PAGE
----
Caterers are told all the time about the importance of keeping the customer satisfied, but in an industry with an estimated annualized employee turnover rate of 73.8%, maybe we should be focusing on employees a bit more.
You read that right - nearly three quarters of hospitality staff leave their job within a year. The average turnover across all industries is 17.8%, so what’s going wrong here, and what are the implications?
To some extent a high turnover is expected in hospitality, where many people are working while studying or looking for extra work on top of other employment. But the impact of regularly losing staff is huge in a customer-facing industry.
The Cost of Losing Staff
A CAP study found that the cost of replacing an employee who earns $30,000 or less is 16% of their annual salary. The statistics suggest that, once the cost of finding, interviewing, hiring and training the new recruit are factored in, there may only be a period of a few months of productivity from an employee before they leave the company.
On top of this, a high staff turnover can create a negative working environment for staff, and inevitably harm customer service, which makes the workload for the remaining employees more stressful to handle.
Why Hospitality Has a High Turnover
A recent report into Britain’s hospitality sector found that the top three reasons for leaving a job in the industry were unsociable working hours (69%), low pay and benefits (63%) and lack of career prospects (35%).
The same report found that 40% of hospitality workers are in the job because it was the only one available at the time. Only 3% said they took the job because of the career prospects it offered. Given that the career is so passively chosen, it’s crucial in hospitality to make roles clear from day one and to prevent the work from being too stressful.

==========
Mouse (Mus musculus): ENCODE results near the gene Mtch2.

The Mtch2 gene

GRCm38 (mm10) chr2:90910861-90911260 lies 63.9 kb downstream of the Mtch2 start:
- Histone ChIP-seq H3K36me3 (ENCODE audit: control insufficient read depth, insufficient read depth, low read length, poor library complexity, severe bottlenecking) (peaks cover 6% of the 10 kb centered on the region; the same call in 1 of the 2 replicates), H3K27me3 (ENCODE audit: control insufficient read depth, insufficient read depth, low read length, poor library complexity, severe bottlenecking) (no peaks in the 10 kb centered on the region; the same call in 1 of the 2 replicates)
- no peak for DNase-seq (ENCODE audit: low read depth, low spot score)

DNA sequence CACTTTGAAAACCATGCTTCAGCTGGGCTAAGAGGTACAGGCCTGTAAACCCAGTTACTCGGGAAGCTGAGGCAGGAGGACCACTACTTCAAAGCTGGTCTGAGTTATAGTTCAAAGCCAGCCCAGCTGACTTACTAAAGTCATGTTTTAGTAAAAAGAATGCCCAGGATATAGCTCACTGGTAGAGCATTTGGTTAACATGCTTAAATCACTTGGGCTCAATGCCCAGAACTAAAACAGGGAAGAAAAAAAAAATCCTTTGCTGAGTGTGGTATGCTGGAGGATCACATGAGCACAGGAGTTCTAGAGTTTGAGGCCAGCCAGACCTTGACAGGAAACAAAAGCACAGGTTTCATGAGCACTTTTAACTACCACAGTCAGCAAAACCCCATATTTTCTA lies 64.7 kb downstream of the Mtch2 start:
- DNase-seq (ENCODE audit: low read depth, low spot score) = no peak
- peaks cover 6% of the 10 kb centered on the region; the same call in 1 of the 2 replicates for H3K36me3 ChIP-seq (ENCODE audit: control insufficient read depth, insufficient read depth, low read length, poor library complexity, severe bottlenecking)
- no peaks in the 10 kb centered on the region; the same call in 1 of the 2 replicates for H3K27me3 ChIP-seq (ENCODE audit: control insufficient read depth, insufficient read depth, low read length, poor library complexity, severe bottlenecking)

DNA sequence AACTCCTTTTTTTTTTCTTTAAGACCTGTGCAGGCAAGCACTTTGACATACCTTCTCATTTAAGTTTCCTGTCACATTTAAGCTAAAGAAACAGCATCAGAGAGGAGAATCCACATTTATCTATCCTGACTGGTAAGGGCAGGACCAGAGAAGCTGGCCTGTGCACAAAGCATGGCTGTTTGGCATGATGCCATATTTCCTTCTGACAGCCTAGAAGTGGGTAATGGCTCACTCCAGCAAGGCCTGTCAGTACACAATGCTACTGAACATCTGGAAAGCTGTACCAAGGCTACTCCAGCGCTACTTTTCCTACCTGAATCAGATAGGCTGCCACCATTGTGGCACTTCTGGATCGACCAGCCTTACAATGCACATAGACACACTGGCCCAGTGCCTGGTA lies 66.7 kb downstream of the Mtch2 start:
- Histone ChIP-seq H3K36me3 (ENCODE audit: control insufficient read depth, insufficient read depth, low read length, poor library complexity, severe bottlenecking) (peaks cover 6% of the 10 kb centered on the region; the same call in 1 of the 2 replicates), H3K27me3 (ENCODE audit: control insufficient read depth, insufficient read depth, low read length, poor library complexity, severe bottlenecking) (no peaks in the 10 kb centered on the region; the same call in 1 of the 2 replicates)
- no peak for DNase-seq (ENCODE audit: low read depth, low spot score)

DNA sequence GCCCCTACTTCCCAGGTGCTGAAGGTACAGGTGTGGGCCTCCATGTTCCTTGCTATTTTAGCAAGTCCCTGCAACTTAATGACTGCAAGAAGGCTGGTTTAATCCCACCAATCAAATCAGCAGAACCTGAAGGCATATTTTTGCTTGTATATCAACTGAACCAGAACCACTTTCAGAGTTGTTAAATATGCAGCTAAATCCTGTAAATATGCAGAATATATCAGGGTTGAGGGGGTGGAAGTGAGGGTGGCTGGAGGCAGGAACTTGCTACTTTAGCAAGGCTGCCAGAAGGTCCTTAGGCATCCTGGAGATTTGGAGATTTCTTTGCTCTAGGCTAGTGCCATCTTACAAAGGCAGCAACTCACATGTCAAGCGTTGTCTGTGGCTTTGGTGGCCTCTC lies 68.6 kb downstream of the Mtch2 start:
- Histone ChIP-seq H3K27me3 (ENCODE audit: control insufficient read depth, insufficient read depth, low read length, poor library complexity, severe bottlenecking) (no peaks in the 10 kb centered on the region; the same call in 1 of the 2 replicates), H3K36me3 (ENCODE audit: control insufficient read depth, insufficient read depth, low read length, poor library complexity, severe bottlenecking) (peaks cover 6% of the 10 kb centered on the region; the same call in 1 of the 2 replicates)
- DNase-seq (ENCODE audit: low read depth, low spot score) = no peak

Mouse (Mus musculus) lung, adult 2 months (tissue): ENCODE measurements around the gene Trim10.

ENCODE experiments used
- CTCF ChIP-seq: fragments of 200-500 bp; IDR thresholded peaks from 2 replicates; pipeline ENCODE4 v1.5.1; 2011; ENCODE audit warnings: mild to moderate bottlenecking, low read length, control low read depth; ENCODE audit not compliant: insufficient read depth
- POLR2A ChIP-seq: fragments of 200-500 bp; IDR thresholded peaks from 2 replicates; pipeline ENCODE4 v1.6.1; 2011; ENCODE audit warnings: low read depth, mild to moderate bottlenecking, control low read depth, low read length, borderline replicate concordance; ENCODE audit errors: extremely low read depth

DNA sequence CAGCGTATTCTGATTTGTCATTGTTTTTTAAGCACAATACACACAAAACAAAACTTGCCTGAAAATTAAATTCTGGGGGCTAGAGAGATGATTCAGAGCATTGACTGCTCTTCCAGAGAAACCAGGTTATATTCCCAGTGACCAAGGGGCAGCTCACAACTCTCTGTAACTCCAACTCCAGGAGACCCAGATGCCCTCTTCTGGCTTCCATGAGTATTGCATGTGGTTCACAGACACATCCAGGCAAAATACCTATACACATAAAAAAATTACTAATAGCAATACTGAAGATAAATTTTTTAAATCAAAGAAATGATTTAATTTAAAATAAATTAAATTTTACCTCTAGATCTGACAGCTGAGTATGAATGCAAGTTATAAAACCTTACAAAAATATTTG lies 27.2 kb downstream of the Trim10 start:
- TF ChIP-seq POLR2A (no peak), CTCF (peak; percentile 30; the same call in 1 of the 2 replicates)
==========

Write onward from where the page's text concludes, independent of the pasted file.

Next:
If You Can’t Stand the Heat, I’ll Turn Down the Temperature...
Contrary to the old adage about those who can’t stand the heat getting out of the kitchen, it seems obvious that an employer’s role is not to tell staff to leave, but to improve working conditions as much as possible. Given the cost of re-hiring, this makes good business sense.
At Spoonfed we’ve always believed that software can make massive improvements to working conditions. With a system to make hospitality orders simple to manage, avoiding errors and taking the stress out of day-to-day operations, we made huge improvements to our own catering business before taking the software to market.
The efficiencies that come with software like Spoonfed put caterers in the strongest possible position. As minimum wage rises threaten tight profits, automation through technology is a great way to reduce waste and improve service, giving businesses the ability to grow sales while deploying staff more efficiently.
A catering business that runs on software has the added benefit of being quick to learn. The costs of a high staff turnover and getting an employee to full productivity are drastically cut by the implementation of a simple system that makes sense and comes with instructions rather than piecemeal tips from the outgoing member of staff.
If you’d like to speak to us about how Spoonfed could work for your business, book a demo